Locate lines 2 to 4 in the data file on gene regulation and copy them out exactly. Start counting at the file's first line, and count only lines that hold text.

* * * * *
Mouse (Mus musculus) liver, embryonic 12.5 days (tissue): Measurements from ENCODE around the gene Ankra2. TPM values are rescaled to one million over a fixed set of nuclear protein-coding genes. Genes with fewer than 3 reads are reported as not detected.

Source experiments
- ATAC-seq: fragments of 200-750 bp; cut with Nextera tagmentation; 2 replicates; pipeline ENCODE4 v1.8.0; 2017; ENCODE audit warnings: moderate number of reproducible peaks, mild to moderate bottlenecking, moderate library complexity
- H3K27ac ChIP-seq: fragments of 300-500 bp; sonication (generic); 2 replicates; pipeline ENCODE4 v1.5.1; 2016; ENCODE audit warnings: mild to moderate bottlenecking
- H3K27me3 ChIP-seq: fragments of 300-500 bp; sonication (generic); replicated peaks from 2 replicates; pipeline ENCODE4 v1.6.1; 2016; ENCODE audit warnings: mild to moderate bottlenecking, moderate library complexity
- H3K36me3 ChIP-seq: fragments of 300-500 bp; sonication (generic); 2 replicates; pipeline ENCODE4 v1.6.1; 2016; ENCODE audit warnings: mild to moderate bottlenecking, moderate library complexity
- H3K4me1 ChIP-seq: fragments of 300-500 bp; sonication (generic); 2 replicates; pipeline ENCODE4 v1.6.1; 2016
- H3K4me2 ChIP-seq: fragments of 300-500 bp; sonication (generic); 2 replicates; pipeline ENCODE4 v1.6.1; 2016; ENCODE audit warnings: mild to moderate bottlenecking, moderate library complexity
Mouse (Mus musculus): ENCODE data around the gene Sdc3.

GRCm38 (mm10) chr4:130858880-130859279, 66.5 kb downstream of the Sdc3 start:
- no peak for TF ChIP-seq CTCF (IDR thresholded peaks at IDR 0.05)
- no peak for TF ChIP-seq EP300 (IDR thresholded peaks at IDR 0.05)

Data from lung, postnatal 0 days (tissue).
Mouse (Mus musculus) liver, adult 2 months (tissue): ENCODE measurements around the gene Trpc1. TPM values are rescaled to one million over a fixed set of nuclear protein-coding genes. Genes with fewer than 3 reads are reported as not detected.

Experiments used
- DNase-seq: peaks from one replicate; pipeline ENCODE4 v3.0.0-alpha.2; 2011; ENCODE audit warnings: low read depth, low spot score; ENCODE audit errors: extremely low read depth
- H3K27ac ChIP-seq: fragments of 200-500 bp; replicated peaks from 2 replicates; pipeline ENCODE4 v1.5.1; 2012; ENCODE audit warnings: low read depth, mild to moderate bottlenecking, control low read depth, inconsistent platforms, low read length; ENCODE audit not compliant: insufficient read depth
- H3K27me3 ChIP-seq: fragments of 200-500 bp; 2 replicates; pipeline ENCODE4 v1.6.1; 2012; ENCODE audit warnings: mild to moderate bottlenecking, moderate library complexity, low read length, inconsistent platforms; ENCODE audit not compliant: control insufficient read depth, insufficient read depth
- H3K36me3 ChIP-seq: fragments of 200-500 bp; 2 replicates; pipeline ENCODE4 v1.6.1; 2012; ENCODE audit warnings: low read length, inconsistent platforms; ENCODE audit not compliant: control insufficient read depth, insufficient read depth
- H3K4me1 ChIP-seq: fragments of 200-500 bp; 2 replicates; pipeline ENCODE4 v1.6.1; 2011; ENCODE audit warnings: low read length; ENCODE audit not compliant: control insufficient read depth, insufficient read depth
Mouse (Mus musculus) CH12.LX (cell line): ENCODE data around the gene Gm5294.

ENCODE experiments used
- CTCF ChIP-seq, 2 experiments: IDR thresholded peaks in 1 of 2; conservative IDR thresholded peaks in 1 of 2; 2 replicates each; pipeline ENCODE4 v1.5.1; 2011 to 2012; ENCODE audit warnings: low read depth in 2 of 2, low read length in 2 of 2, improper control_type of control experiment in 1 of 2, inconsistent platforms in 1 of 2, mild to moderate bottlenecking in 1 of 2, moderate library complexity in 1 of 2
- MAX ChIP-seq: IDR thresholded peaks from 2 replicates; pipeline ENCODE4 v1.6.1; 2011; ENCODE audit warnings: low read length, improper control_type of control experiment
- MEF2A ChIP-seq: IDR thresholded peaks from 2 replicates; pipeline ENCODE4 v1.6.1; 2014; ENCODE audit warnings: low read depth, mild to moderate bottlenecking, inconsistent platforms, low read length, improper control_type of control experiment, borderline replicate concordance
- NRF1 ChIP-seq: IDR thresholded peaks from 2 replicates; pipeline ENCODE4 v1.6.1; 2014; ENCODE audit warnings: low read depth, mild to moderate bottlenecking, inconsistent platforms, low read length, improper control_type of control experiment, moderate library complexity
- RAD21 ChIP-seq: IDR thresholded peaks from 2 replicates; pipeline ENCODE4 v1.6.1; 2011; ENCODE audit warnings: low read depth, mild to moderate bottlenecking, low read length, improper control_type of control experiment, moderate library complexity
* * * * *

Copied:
Source experiments
- ATAC-seq: fragments of 200-750 bp; cut with Nextera tagmentation; 2 replicates; pipeline ENCODE4 v1.8.0; 2017; ENCODE audit warnings: moderate number of reproducible peaks, mild to moderate bottlenecking, moderate library complexity
- H3K27ac ChIP-seq: fragments of 300-500 bp; sonication (generic); 2 replicates; pipeline ENCODE4 v1.5.1; 2016; ENCODE audit warnings: mild to moderate bottlenecking